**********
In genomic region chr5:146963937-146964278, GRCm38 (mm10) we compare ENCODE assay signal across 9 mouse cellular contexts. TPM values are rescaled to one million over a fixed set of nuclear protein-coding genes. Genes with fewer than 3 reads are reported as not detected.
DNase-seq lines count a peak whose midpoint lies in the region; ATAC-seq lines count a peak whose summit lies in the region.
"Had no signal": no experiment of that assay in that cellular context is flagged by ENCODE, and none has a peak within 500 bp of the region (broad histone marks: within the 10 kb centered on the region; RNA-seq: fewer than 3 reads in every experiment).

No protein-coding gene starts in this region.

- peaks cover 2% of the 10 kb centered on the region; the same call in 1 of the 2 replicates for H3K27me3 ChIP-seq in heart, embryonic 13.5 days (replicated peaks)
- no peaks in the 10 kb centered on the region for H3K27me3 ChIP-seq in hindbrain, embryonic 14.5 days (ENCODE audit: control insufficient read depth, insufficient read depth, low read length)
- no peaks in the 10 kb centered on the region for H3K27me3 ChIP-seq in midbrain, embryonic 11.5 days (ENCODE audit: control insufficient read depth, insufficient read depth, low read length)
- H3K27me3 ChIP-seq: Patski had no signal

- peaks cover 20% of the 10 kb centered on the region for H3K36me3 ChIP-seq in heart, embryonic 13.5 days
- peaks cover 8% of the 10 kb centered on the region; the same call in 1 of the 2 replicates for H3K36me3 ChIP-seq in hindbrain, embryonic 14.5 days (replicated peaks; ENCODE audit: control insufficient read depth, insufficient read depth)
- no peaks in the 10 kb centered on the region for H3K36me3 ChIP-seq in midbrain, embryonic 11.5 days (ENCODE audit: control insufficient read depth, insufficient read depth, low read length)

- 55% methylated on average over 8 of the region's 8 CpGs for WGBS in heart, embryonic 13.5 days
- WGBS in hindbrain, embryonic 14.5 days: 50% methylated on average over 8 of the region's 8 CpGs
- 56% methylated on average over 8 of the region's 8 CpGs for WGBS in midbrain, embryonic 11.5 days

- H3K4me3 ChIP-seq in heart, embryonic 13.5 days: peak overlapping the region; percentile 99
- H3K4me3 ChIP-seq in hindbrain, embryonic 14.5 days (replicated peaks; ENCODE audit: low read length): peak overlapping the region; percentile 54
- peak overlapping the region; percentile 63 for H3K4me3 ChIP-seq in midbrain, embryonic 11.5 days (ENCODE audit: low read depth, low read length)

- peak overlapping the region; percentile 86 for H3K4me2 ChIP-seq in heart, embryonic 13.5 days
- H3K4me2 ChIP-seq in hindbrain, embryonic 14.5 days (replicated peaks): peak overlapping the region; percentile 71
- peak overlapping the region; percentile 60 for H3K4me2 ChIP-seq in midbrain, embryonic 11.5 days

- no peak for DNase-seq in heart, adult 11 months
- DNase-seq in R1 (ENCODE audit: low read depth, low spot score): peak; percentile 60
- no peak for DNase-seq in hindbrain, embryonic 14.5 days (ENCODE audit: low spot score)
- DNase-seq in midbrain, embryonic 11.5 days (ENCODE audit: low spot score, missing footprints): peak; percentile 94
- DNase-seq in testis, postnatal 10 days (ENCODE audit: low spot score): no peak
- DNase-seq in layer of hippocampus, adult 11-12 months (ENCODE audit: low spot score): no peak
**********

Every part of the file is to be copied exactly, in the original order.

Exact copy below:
In genomic region chr5:146963937-146964278, GRCm38 (mm10) we compare ENCODE assay signal across 9 mouse cellular contexts. TPM values are rescaled to one million over a fixed set of nuclear protein-coding genes. Genes with fewer than 3 reads are reported as not detected.
DNase-seq lines count a peak whose midpoint lies in the region; ATAC-seq lines count a peak whose summit lies in the region.
"Had no signal": no experiment of that assay in that cellular context is flagged by ENCODE, and none has a peak within 500 bp of the region (broad histone marks: within the 10 kb centered on the region; RNA-seq: fewer than 3 reads in every experiment).

No protein-coding gene starts in this region.

- peaks cover 2% of the 10 kb centered on the region; the same call in 1 of the 2 replicates for H3K27me3 ChIP-seq in heart, embryonic 13.5 days (replicated peaks)
- no peaks in the 10 kb centered on the region for H3K27me3 ChIP-seq in hindbrain, embryonic 14.5 days (ENCODE audit: control insufficient read depth, insufficient read depth, low read length)
- no peaks in the 10 kb centered on the region for H3K27me3 ChIP-seq in midbrain, embryonic 11.5 days (ENCODE audit: control insufficient read depth, insufficient read depth, low read length)
- H3K27me3 ChIP-seq: Patski had no signal

- peaks cover 20% of the 10 kb centered on the region for H3K36me3 ChIP-seq in heart, embryonic 13.5 days
- peaks cover 8% of the 10 kb centered on the region; the same call in 1 of the 2 replicates for H3K36me3 ChIP-seq in hindbrain, embryonic 14.5 days (replicated peaks; ENCODE audit: control insufficient read depth, insufficient read depth)
- no peaks in the 10 kb centered on the region for H3K36me3 ChIP-seq in midbrain, embryonic 11.5 days (ENCODE audit: control insufficient read depth, insufficient read depth, low read length)

- 55% methylated on average over 8 of the region's 8 CpGs for WGBS in heart, embryonic 13.5 days
- WGBS in hindbrain, embryonic 14.5 days: 50% methylated on average over 8 of the region's 8 CpGs
- 56% methylated on average over 8 of the region's 8 CpGs for WGBS in midbrain, embryonic 11.5 days

- H3K4me3 ChIP-seq in heart, embryonic 13.5 days: peak overlapping the region; percentile 99
- H3K4me3 ChIP-seq in hindbrain, embryonic 14.5 days (replicated peaks; ENCODE audit: low read length): peak overlapping the region; percentile 54
- peak overlapping the region; percentile 63 for H3K4me3 ChIP-seq in midbrain, embryonic 11.5 days (ENCODE audit: low read depth, low read length)

- peak overlapping the region; percentile 86 for H3K4me2 ChIP-seq in heart, embryonic 13.5 days
- H3K4me2 ChIP-seq in hindbrain, embryonic 14.5 days (replicated peaks): peak overlapping the region; percentile 71
- peak overlapping the region; percentile 60 for H3K4me2 ChIP-seq in midbrain, embryonic 11.5 days

- no peak for DNase-seq in heart, adult 11 months
- DNase-seq in R1 (ENCODE audit: low read depth, low spot score): peak; percentile 60
- no peak for DNase-seq in hindbrain, embryonic 14.5 days (ENCODE audit: low spot score)
- DNase-seq in midbrain, embryonic 11.5 days (ENCODE audit: low spot score, missing footprints): peak; percentile 94
- DNase-seq in testis, postnatal 10 days (ENCODE audit: low spot score): no peak
- DNase-seq in layer of hippocampus, adult 11-12 months (ENCODE audit: low spot score): no peak